- Press them it into the bin, add another handful of bran to cover them, and close the lid. Make sure the lid is tight so no air can penetrate the bucket.
- According to the directions, you can accelerate the composting process by cutting up small pieces of the food items and achieve maximum efficiency. Otherwise, the scraps will not turn into fertilizer on the course of just 10 days.
- If you skip the chopping step, the larger pieces of scrap will need a few extra days’ fermentation time before they become useable mush.
- When the bin is full with layers of kitchen scraps and bokashi bran, cover it tightly and set it aside (out of direct sunlight) for about ten days.
- Draw off the liquid every other day; you can use it as fertilizing tea (in a very diluted form).
- After 10-14 days, it’s time to thoroughly pickle the waste in the bin. Then, you can dig it into a fallow patch of the garden.
As we said before, bokashi is an anaerobic process. In other words, for it to work, you must keep the bin as free from oxygen as possible. For that to work perfectly, you should make a habit of compressing each day’s waste flat into the container. That way, any air pockets will be eliminated. At the same time, drawing off liquid regularly will maintain the proper environment for the bacteria to break down the organic materials.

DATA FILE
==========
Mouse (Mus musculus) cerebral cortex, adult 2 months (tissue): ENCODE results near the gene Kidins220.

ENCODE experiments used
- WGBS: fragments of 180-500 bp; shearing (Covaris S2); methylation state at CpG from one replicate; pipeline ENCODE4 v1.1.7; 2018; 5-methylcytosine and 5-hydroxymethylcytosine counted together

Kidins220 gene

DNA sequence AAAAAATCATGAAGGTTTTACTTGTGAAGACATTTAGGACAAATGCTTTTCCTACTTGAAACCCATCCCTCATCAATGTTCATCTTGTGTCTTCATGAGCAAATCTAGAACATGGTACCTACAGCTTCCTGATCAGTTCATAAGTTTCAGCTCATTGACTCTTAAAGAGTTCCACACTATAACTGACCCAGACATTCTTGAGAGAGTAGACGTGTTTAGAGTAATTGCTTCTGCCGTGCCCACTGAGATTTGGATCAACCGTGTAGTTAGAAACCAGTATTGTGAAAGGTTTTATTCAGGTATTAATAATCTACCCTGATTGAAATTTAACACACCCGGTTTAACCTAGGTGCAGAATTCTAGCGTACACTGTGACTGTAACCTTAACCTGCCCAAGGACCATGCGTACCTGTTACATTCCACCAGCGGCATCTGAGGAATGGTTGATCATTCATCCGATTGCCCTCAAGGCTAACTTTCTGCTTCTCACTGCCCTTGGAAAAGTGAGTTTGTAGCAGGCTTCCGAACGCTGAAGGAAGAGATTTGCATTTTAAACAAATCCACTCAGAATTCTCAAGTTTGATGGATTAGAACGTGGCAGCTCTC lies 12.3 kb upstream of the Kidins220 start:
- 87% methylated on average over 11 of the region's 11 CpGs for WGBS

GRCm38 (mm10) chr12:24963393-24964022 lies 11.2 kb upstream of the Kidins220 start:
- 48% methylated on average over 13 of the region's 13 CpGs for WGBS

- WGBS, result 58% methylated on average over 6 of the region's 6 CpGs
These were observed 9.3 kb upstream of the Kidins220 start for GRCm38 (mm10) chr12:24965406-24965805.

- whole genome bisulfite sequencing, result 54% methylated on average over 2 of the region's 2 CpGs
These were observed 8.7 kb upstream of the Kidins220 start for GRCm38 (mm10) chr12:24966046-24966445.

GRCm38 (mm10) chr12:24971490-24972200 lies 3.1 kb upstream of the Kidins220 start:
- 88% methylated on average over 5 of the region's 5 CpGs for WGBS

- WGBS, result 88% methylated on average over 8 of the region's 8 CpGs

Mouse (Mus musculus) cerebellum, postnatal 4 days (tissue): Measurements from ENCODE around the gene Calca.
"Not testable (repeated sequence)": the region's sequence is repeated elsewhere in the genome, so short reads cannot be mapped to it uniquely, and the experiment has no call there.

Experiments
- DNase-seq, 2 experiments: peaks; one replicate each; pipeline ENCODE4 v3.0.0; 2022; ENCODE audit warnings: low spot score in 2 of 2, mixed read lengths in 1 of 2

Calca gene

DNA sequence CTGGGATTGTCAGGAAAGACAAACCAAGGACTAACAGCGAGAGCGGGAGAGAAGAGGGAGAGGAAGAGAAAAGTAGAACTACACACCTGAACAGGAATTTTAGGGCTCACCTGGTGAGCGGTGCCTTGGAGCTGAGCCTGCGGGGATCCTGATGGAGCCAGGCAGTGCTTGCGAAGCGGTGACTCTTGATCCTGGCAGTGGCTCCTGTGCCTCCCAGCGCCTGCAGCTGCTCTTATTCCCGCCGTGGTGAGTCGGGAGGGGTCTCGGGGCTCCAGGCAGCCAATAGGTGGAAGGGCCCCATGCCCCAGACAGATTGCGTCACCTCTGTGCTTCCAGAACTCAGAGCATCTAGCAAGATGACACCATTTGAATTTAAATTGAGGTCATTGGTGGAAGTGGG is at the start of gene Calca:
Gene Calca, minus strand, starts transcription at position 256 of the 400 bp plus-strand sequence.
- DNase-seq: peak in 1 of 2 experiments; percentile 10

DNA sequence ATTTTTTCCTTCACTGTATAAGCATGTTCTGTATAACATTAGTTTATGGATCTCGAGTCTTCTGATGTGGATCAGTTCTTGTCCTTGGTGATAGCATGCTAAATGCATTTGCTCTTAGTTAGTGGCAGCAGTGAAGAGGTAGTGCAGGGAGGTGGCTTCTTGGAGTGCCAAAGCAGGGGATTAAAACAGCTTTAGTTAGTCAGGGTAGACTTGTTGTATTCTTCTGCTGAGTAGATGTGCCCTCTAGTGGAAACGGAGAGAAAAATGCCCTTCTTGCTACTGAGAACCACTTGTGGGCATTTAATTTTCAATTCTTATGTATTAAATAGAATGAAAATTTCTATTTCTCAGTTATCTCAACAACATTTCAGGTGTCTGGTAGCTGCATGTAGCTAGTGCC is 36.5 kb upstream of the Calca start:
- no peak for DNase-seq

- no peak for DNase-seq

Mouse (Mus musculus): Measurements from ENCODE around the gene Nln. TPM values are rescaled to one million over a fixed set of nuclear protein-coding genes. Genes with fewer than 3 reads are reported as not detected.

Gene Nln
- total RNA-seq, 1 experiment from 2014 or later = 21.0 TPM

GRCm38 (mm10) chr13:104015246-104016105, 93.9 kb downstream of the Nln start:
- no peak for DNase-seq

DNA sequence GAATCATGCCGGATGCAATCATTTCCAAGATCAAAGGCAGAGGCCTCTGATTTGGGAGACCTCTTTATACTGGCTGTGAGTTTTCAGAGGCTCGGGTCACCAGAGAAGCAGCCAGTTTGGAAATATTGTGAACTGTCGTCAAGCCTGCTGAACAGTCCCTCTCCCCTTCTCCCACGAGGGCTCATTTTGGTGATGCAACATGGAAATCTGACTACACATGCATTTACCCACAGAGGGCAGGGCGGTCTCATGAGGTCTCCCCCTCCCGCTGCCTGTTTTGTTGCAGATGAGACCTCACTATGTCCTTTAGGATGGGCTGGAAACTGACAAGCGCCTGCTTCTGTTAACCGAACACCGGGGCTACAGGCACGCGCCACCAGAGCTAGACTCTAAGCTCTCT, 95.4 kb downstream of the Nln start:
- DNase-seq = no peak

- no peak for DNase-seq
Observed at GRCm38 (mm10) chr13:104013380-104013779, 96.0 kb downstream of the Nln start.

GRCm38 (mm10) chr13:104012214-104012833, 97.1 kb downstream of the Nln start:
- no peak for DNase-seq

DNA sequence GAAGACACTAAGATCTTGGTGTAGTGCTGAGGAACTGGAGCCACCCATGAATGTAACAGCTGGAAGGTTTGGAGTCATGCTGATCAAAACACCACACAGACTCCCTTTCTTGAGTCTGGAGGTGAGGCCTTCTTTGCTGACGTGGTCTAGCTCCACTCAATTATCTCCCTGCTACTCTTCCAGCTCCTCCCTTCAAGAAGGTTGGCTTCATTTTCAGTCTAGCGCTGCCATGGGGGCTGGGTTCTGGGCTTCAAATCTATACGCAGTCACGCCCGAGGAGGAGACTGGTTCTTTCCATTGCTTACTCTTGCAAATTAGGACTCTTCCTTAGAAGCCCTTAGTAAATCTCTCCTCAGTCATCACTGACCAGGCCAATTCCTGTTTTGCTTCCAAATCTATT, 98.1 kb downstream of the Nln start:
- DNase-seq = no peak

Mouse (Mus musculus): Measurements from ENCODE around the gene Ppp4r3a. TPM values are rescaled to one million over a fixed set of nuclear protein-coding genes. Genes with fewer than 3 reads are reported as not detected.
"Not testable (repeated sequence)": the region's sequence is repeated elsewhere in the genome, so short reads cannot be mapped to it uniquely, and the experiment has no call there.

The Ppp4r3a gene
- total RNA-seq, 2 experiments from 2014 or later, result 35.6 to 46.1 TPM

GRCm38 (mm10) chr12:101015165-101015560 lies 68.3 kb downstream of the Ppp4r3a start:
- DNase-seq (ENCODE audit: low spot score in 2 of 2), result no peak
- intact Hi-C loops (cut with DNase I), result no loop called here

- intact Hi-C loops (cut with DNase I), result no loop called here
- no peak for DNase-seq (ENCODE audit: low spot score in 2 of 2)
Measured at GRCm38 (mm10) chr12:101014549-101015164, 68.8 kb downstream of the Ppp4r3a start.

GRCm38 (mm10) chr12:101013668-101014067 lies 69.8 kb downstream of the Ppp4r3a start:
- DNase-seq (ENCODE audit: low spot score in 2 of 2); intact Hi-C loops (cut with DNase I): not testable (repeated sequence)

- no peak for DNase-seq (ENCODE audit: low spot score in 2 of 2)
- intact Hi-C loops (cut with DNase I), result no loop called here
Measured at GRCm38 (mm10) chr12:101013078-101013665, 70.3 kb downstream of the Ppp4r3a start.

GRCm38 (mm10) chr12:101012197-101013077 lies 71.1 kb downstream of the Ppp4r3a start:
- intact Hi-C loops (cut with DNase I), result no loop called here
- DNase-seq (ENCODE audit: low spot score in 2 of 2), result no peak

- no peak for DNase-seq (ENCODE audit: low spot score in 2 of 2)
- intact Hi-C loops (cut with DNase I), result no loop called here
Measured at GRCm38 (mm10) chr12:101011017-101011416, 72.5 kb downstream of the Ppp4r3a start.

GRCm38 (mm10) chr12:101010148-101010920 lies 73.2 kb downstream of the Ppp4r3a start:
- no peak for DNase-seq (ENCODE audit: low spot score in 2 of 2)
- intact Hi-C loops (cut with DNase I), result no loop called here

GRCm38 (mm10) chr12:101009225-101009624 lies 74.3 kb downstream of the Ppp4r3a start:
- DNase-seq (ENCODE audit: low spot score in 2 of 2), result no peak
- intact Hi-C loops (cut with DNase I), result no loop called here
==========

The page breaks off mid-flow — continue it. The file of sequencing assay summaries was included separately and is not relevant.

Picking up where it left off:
Useful Tip: The Bokashi mixture is not quite ready to be dug into the garden after fermenting for 10 days. The product resulted after the first two weeks is referred to as “pre-compost” and experts warn that plant roots do not thrive on it. Only after a month should you begin fully incorporating the mixture into the soil. When it first emerges from its bin, bokashi pre-compost can be quite acidic.
Benefits of Bokashi Composting
Any form of composting is better than simply throwing away your kitchen scraps, but here are a few reasons why you should go with bokashi composting:
- It allows you to compost even dairy products and meat without the problem of strong odors.
- No nutrients are lost in the process; it all ends up in the soil.
- It does not attract insects or rodents during the fermentation process.
- You don’t have to turn the compost.
- Greens and browns are no longer a concern.
- One of the byproducts is a nutrient rich tea for plants.
- The process occurs even in smaller bins, which is perfect for apartments.
Dos and Don’ts for Bokashi Composting
Use enough bokashi bran. Do not worry about using too much bran in your system; the main worry is using too little. You will know the difference by the odor it gives off. Healthy bokashi smells like sour sauerkraut; too little bran makes your bucket stink.
Don’t mix in deep fryer fat. It’s true that bokashi composting can handle certain amounts of fats (cheese, fried food, and leftover salad dressing), but you must find a different home for your deep fryer fat.
Avoid food that has green or black mold. These types of molds could prove too much for the good microbes in bokashi. You can add food with white mold, however.